After the video surfaced of Riley Cooper using the "N" word at a Kenny Chesney show this past week, mass confusion has set in. Some cannot figure out how a guy who has been involved in football, and who's teammates on the Eagles are primarily black, could be this insensitive. But the majority of confusion comes from people struggling to understand why this is such a big deal. It's this confusion that I find most confusing. But since so many people cannot seem to understand why Cooper has come under so much scrutiny after his outburst, I've decided to help them see the difference in the "N" words.
The misconception is that the "N" word is only one word, and its meaning is the same no matter how it's used. The truth is that it is in fact two different words. I keep hearing "...but look how much it's used in rap music, how is it any different?" It blows my mind that people honestly cannot see the difference. It's all in the usage and the intention. In rap music, artists use the word the same way you would use "man" or "dude". It's not meant in a derogatory way, and it's pronounced a little different. The way Cooper used the word was inarguably the racist version. It's so simple. And whether you choose to admit it or not, you see the difference too. Had video emerged of Cooper using the other version of the word while singing along at a Jay-Z concert, the backlash would have been virtually nonexistent, especially in the locker room among his teammates.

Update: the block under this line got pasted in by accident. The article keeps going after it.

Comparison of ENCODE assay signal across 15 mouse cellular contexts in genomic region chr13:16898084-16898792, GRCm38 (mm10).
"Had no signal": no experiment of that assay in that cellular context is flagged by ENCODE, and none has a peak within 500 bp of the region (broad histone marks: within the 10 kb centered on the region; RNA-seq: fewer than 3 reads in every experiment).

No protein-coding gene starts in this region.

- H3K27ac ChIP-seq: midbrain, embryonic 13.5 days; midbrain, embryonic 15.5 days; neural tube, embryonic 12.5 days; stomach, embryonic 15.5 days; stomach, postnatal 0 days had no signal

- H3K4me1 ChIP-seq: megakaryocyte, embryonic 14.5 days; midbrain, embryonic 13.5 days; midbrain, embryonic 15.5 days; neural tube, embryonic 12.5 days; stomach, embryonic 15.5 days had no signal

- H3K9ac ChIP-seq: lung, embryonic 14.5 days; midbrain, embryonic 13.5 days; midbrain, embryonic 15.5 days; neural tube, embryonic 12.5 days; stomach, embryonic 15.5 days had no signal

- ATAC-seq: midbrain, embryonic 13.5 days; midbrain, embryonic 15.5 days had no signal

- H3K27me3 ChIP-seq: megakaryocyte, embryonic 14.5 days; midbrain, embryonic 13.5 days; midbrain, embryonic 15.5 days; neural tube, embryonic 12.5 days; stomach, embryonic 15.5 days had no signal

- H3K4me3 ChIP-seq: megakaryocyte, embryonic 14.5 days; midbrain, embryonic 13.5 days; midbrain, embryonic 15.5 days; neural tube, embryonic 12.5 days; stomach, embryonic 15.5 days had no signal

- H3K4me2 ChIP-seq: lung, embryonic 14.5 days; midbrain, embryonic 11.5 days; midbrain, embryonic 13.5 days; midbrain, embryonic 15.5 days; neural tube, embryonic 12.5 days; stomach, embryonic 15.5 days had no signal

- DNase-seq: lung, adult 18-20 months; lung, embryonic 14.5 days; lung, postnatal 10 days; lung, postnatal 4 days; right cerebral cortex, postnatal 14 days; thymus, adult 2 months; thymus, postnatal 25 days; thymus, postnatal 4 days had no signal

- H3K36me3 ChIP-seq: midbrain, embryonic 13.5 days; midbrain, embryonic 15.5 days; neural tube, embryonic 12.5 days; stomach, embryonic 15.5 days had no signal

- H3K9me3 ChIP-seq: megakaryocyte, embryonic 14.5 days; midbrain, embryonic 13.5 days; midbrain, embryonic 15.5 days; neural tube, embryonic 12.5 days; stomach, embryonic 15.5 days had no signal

But there is still some grey area surrounding the rap version of the word when used by white people. Go ahead and cry out the crutch phrase that's been recycled and thrown around too many times to count: "DOUBLE-STANDARD!!" Yes, there is a double-standard, and it's perfectly justifiable. Any usage of the word by white people, be it the racist version or not, is largely frowned upon and mostly not allowed. But you can't ignore the significance of history as it pertains to the word. White people don't have the same rights to the word as black people. White people weren't slaves for hundreds of years. White people have never been denied access to restaurants or hotels because of their skin color. White people have never had to use separate restrooms or water fountains. White people haven't been denied education or job opportunities solely because they're white. And there has never been Black Power groups that have hid behind masks and gone around lynching white people. Understand that white versions of these groups still exist in our society. The lynchings aren't near as prevalent, but the hatred of the message is still there. So if black people want sole possession of the word, they can have it. Why is this so hard to grasp? What are you even arguing for? Do you really want to use the word THAT badly? Or do you just not like being told you can't do something? Some battles just aren't worth picking.
Here's the bottom line: Riley Cooper is a public figure representing a multi-billion dollar corporation. And in this age of constant surveillance, he practiced extremely poor judgment and he is now living with the consequences. He should've known better.